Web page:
36-year-old retiree: Do these 3 things before retiring early

You have a dream to retire early, don't you? A lot of us do, and it's a wonderful dream to have. I also had a dream of quitting the rat race early and, by some great miracle, I was able to achieve that great dream at the age of 35: I quit work super young to lead a life of full-time travel with my wife.

From the day I officially resigned, I've learned a thing or two about exactly what it takes to retire early, and not just early, but super early, while others are still just getting started. Things that could help you set yourself up for early retirement and drastically improve the chances that you'll never have to go back to work again.

Feeling secure and happy in your retirement soon can be distilled down into these three critical actions you can take now.

1. Set your savings to auto-pilot

Throughout my life, I've found that the less I mess with my savings, the better they tend to do. It's an amazing thing! Once I cranked the dial over to auto-pilot and let my saving do its thing, my life got much simpler.

Financial automation is a huge component of quitting the rat race early. That means setting yourself up during your accumulation phase of life to, well, accumulate automatically! Fully-funding your 401(k) at work, or your IRA (Individual Retirement Account), through auto deductions from your paychecks, make a huge difference in your ability to save.

When saving is automated, you'll never have to think about it. It just happens.

Steve and Courtney Adcock hiking the Valley of Fire State Park
Courtesy of Steve Adcock
Steve and Courtney Adcock hiking the Valley of Fire State Park

I set up automation at my very first job, straight out of college. I couldn't trust myself to consciously save. As a result, I signed up for our company-sponsored 401(k) and authorized regular contributions into that account with each and every paycheck. Once everything was set up, it all just happened.

If your finances aren't automated yet, talk to the HR department at your job about your options. Most companies offer a 401(k) plan. But if yours doesn't, investment accounts can still be set up through investment institutions like Vanguard and Fidelity. Often, your bank or investment company can help you configure automatic contributions straight from your paycheck. And most banks allow auto transfers right from the banking website.

2. Retire TO, don't retire FROM

You cannot, and I repeat, CANNOT, retire early if you don't have a plan for what to do with your time. You'll wind up bored and frustrated, without purpose and unfulfilled. Don't make this mistake.

Most of us have hobbies. And those hobbies can have a huge impact.

For you, it might be traveling the country or the world. You may enjoy building houses and plan to volunteer at Habitat for Humanity. Maybe it's wood-working that's got your attention. Or designing that computer game.

In my case, my creative pursuits keep me actively engaged each and every day even though I no longer maintain a full-time job. I also consult on projects that I find interesting to keep me busy. I pick and choose what I do with care. But I always have something to do. Something I enjoy.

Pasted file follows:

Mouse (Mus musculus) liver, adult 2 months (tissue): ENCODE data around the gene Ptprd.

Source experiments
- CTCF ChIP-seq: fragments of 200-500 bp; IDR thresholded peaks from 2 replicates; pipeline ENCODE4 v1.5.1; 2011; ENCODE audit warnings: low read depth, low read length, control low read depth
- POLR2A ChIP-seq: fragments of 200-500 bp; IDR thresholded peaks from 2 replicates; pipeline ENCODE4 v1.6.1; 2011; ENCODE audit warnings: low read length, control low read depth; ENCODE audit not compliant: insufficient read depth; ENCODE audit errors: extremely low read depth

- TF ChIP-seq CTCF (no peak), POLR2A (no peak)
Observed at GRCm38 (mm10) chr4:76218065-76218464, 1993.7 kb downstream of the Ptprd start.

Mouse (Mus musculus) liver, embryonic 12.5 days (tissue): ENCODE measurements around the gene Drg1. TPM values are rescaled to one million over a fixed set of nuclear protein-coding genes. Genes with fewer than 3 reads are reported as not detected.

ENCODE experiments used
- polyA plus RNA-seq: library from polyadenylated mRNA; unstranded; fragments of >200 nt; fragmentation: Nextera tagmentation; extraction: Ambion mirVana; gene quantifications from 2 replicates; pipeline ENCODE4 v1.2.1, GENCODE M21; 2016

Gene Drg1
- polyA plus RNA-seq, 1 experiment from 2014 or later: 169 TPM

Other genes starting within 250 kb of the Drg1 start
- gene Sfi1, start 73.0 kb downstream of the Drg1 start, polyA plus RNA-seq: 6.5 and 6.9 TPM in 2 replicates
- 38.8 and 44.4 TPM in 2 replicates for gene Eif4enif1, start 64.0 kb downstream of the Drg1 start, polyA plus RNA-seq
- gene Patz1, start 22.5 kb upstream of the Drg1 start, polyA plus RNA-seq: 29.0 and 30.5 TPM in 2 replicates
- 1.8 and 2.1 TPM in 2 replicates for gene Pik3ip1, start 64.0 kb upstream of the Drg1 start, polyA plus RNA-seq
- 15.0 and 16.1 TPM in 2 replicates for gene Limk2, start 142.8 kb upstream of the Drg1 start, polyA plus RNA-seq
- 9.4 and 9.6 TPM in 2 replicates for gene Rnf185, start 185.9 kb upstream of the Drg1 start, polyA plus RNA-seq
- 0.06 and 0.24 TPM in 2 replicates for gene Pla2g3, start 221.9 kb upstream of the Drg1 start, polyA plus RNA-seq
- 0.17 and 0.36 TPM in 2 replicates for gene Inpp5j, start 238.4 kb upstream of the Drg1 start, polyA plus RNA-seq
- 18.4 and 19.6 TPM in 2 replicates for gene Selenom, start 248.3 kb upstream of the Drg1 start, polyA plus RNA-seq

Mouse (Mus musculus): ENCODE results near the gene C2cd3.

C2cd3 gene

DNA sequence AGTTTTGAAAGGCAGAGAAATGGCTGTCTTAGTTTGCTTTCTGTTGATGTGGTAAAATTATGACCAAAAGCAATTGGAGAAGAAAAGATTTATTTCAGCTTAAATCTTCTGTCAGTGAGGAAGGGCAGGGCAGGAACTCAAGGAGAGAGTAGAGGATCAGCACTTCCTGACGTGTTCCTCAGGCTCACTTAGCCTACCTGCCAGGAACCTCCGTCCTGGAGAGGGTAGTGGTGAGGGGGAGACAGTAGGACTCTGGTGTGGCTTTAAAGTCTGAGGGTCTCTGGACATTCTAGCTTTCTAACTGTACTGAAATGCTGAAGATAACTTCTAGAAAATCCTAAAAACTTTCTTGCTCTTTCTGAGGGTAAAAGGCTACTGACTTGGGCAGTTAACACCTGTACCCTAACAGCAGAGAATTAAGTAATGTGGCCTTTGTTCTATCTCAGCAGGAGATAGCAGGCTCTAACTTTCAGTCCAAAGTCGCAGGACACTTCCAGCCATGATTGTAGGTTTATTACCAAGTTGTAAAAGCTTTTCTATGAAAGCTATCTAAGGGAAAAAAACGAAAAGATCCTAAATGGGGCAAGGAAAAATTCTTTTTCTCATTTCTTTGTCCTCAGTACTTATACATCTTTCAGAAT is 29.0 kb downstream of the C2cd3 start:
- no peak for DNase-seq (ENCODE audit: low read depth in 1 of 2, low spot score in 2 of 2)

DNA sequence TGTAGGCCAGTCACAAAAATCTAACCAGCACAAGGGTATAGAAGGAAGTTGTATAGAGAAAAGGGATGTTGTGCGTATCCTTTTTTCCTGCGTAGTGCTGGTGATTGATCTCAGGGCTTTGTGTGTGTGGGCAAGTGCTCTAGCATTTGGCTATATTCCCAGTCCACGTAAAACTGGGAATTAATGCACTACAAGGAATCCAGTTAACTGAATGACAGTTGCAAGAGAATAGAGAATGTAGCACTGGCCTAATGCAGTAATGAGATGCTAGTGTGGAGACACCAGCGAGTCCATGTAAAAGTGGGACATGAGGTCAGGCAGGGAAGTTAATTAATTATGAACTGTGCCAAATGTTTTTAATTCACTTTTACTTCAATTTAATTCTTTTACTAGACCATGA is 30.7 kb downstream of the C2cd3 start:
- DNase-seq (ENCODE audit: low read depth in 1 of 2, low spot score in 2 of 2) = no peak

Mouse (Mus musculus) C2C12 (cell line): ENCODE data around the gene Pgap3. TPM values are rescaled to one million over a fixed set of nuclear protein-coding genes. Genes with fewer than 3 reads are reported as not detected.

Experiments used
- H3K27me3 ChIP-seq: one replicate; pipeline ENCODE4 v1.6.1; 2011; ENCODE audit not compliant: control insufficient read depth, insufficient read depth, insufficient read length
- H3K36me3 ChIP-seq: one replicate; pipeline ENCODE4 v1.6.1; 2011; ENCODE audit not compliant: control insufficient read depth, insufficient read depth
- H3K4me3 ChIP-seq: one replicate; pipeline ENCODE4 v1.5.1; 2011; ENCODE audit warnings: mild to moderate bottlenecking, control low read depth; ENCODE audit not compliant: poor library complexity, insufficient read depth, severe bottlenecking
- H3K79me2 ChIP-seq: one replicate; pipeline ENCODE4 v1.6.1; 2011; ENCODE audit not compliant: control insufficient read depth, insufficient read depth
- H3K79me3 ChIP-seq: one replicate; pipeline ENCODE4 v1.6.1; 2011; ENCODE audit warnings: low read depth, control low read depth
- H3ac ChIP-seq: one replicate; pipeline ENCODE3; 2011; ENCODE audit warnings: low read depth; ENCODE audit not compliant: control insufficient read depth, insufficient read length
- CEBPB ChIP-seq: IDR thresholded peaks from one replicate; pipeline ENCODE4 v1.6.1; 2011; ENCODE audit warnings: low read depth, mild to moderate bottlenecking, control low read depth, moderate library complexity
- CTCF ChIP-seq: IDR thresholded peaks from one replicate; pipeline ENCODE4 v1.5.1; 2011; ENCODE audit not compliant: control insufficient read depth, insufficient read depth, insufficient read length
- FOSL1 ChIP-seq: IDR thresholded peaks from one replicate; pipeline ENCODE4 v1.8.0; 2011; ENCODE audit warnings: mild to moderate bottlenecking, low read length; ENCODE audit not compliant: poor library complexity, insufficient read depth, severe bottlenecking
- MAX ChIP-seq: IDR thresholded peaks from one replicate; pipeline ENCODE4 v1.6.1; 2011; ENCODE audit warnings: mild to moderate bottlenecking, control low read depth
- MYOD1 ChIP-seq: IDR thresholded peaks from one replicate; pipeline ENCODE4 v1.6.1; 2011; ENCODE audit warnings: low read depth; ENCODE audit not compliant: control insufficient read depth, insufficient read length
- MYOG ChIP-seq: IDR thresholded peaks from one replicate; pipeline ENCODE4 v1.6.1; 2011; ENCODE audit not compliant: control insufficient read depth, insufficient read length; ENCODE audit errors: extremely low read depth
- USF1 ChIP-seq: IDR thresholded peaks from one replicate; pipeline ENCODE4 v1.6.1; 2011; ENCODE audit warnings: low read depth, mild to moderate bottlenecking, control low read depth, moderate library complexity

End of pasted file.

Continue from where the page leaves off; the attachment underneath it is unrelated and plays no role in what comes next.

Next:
Remember that once we've quit our full-time job, the entire day becomes available to us. The hours that were previously taken by meetings, emails and chatting with co-workers now become ours to fill. All ours.

Don't get me wrong — the freedom to choose how to spend your time is incredible. But without something productive to do with your time every day, you will never feel fulfilled.

3. Design a back up plan

What happens if everything fails?

Pardon me for asking this uncomfortable question, but having at least some vision of what you'll do if everything fails is a very good idea. And the earlier you retire, the more important that vision becomes.

Will you just go back to work? Keep in mind that, depending on your career field, it may not be possible to regain your same job, or even a similar one. Once the years pass by, your experience level slowly drops. Companies in your field may have no interest in a candidate who hasn't engaged in professional activities in five years. Or 10. Besides, you might not want to do that job again anyway.

What if you can't get your job back?

Options at your disposal might include seasonal work when local retailers need help. You could try ramping up (or starting!) a side hustle to bring in some extra money. Also, moving to a lower cost-of-living region of your country in an effort to reduce expenses may work.

Whatever your fallback plan is, have one ready! None of us expect to fail at early retirement. Heck, my wife and I don't expect failure. But we still have a fallback plan if everything begins to go downhill.

Our plan includes reducing our expenses by moving internationally and devoting more time to our side hustles to bring in a little extra income every month. As a last resort, we might consider working somewhere in our community for more consistent and stable income — but if it comes to working a job again, then we know that things got very, very bad!

And that's it! The freedom to choose what we do with our time each and every day is a great thing and a wonderful feeling. If you do these three things before quitting your job, your chances increase of living out an amazing early retirement, stress-free and happy.

Steve Adcock retired from full-time work in his mid-30s and writes about personal finance and financial independence. Steve can be reached on his website at and Twitter at @ThinkSaveRetire.

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